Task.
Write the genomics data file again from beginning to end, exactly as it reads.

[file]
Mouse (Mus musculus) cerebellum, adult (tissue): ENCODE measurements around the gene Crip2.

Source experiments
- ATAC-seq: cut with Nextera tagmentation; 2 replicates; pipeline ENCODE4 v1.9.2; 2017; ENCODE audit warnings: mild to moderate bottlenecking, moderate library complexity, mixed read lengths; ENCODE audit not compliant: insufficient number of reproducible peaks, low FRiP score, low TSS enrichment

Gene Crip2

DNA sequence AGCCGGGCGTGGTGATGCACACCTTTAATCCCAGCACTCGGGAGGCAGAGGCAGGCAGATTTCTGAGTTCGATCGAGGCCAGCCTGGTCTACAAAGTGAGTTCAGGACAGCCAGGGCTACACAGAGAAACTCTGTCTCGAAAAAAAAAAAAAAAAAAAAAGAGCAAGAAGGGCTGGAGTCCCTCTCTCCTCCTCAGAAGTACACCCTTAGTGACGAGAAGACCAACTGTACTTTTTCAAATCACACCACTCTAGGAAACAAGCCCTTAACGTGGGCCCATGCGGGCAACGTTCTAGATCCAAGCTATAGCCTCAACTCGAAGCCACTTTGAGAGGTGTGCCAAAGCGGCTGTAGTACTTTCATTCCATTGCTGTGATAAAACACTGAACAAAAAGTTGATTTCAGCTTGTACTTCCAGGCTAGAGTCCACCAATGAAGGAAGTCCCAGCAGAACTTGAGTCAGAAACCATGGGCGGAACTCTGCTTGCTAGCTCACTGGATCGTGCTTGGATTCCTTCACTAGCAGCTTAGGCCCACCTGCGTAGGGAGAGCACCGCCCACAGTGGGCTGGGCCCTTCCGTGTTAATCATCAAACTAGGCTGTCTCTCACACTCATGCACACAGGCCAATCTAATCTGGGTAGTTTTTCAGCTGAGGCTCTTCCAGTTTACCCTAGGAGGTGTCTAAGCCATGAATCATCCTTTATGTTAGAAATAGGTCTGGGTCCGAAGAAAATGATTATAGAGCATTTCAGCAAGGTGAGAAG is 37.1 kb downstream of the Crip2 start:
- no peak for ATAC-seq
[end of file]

Mouse (Mus musculus) cerebellum, adult (tissue): ENCODE measurements around the gene Crip2.

Source experiments
- ATAC-seq: cut with Nextera tagmentation; 2 replicates; pipeline ENCODE4 v1.9.2; 2017; ENCODE audit warnings: mild to moderate bottlenecking, moderate library complexity, mixed read lengths; ENCODE audit not compliant: insufficient number of reproducible peaks, low FRiP score, low TSS enrichment

Gene Crip2

DNA sequence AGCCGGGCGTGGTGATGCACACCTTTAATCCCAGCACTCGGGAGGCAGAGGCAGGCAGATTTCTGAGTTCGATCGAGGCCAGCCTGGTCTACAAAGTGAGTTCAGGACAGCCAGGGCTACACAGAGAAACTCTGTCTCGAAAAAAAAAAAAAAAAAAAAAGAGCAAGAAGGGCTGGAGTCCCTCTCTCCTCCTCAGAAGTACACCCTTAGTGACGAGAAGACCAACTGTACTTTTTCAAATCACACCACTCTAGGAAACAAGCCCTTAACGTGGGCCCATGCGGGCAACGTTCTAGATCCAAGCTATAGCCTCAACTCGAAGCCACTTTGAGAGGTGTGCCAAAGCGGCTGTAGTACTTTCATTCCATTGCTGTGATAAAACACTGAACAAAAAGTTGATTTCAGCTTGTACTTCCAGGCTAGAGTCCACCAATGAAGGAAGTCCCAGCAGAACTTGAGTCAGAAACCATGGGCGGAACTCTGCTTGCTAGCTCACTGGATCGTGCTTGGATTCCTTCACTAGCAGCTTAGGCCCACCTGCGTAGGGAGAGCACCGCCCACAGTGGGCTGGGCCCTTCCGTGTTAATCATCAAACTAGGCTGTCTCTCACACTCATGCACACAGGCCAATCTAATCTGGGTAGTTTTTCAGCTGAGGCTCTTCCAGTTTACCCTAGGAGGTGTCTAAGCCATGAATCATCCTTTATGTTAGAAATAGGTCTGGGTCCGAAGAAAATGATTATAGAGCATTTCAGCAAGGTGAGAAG is 37.1 kb downstream of the Crip2 start:
- no peak for ATAC-seq